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Tube Feeding Associated Diarrhea

Hamish D Duncan, MD, MRCP, Gastroenterologist, Queen Alexandra Hospital, Portsmouth, UK; and David B. A. Silk, MD, FRCS, Gastroenterologist, Central Middlesex Hospital, London, UK

We are grateful to the authors, and Greenwich Medical Media Limited, for allowing us to reprint this condensed version of a chapter that appears in Intestinal Failure ©2001, edited by Jeremy Nightingale, MD. Please note much of the data used in the article is based on in-hospital studies completed in Europe, thus some sections may not match the US homeEN consumer’s experience.

The most commonly reported complication of enteral tube feeding (EN) is diarrhea, which occurs in up to 30% of patients on general medical and surgical wards and up to 68% of patients on intensive care units. Diarrhea is distressing for patients and their relatives, time consuming for nursing staff and can add to potential problems such as infected pressure sores and altered fluid and electrolyte balance. Diarrhea, defined as an increase in bowel frequency and/or fluid content of the stool, can result in nutrient and electrolyte loss in patients being tube fed. The complication of diarrhea may also delay patient discharge and increase hospital costs. If diarrhea is severe, it may be necessary to stop enteral feeding and institute parenteral nutrition (PN) with its associated risks and costs.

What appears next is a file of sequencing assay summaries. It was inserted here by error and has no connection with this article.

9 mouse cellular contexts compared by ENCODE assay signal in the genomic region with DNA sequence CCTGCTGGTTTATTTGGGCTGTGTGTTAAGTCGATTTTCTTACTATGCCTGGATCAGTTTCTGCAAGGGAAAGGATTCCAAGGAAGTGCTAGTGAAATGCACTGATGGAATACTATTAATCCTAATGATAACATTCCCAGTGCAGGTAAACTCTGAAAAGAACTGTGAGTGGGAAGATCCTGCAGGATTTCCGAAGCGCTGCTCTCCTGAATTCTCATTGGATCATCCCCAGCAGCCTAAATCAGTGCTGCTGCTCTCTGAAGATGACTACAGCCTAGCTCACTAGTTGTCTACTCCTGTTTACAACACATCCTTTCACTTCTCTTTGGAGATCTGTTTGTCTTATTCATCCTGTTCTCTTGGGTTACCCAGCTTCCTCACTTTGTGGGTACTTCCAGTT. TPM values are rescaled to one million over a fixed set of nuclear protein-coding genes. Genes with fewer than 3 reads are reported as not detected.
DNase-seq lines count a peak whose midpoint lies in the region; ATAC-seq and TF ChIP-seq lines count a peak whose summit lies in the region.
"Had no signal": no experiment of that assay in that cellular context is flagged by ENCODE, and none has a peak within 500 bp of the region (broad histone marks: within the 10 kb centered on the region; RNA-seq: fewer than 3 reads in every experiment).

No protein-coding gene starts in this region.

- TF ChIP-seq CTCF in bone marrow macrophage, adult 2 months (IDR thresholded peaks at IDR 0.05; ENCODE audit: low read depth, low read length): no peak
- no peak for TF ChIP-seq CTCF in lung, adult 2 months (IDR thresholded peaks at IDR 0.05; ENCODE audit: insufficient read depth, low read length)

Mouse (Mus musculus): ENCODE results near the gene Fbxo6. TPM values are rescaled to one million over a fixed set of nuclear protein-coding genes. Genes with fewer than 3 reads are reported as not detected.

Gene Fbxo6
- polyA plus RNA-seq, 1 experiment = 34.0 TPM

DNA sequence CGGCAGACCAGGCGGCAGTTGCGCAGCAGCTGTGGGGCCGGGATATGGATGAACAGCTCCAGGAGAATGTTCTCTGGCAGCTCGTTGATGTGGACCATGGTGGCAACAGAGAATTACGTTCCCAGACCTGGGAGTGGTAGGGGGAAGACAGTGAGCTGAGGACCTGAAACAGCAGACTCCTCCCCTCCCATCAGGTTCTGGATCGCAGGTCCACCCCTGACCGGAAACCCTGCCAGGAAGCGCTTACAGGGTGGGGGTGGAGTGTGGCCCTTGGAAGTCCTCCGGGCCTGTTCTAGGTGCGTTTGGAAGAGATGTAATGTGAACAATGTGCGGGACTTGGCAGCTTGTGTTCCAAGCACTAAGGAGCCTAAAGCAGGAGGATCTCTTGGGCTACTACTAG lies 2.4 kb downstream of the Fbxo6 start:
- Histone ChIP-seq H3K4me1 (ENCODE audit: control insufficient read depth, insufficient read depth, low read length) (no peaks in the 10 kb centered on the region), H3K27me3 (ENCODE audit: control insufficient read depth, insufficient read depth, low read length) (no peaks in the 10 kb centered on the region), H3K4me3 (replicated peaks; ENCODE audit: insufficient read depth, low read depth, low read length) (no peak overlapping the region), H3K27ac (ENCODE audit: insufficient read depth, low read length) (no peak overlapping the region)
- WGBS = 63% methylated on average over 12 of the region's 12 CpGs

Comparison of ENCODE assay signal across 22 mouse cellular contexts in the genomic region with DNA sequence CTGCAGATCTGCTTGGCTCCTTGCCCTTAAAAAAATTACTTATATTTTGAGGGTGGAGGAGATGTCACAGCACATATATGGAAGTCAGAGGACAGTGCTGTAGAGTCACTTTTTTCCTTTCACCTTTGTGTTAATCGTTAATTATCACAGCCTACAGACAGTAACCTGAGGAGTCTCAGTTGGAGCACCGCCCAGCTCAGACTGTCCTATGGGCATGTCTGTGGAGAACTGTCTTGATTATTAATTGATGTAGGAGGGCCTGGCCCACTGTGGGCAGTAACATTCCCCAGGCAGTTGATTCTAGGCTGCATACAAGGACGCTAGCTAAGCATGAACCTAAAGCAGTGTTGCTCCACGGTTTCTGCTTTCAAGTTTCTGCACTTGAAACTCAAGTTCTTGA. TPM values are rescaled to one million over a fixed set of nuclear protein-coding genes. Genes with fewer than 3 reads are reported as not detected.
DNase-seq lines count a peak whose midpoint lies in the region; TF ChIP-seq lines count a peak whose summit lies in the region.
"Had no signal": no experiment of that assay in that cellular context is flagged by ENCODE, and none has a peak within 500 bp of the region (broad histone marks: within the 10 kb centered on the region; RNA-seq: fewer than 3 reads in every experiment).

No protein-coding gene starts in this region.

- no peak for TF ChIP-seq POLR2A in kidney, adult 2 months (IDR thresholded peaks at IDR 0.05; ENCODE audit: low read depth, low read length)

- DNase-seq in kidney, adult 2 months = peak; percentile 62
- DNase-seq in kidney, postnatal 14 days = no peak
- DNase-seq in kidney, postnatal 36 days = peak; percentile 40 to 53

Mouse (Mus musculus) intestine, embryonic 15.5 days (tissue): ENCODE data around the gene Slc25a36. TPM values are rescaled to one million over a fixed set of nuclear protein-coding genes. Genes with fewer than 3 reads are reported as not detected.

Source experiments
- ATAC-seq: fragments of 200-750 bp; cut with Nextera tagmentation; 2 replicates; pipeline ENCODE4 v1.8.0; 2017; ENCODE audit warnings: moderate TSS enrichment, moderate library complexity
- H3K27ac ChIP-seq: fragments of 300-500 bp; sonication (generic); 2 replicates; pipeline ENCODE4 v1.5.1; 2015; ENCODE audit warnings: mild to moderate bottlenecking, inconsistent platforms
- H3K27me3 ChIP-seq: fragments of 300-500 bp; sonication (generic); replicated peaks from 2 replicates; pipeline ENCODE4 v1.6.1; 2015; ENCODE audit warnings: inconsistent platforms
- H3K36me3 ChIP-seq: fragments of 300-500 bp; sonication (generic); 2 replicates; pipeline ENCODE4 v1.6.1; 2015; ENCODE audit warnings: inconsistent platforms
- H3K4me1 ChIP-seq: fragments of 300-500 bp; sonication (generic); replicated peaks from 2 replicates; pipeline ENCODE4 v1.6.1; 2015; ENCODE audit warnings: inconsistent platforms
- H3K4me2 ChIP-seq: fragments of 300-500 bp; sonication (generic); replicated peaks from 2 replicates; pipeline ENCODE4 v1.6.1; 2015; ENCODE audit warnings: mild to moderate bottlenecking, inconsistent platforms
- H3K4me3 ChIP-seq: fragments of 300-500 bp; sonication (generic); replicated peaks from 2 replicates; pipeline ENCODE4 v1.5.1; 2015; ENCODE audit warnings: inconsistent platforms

There is considerable variability in the reported incidence of tube feeding related diarrhea (from as low as 2.3% to as much as 68%), which is due in part to differences in the definition of diarrhea used by investigators, and the ability to collect and measure every stool sample, which is often not a feasible proposition. Diarrhea has been defined empirically as an increase in the frequency and/or volume of stool, or a decrease in the consistency of stool and quantitatively as an increase in stool weight of more than 200 gm per 24 hours, or as an increase in stool water of more than 500 ml per 24 hours, or has simply been a function of the investigator or patients’ subjective assessment. These definitions are further confounded because they do not take into account the patient’s usual bowel habit and stool consistency. Diarrhea usually occurs when the capacity of the colon to absorb fluid is exceeded or altered for whatever reason.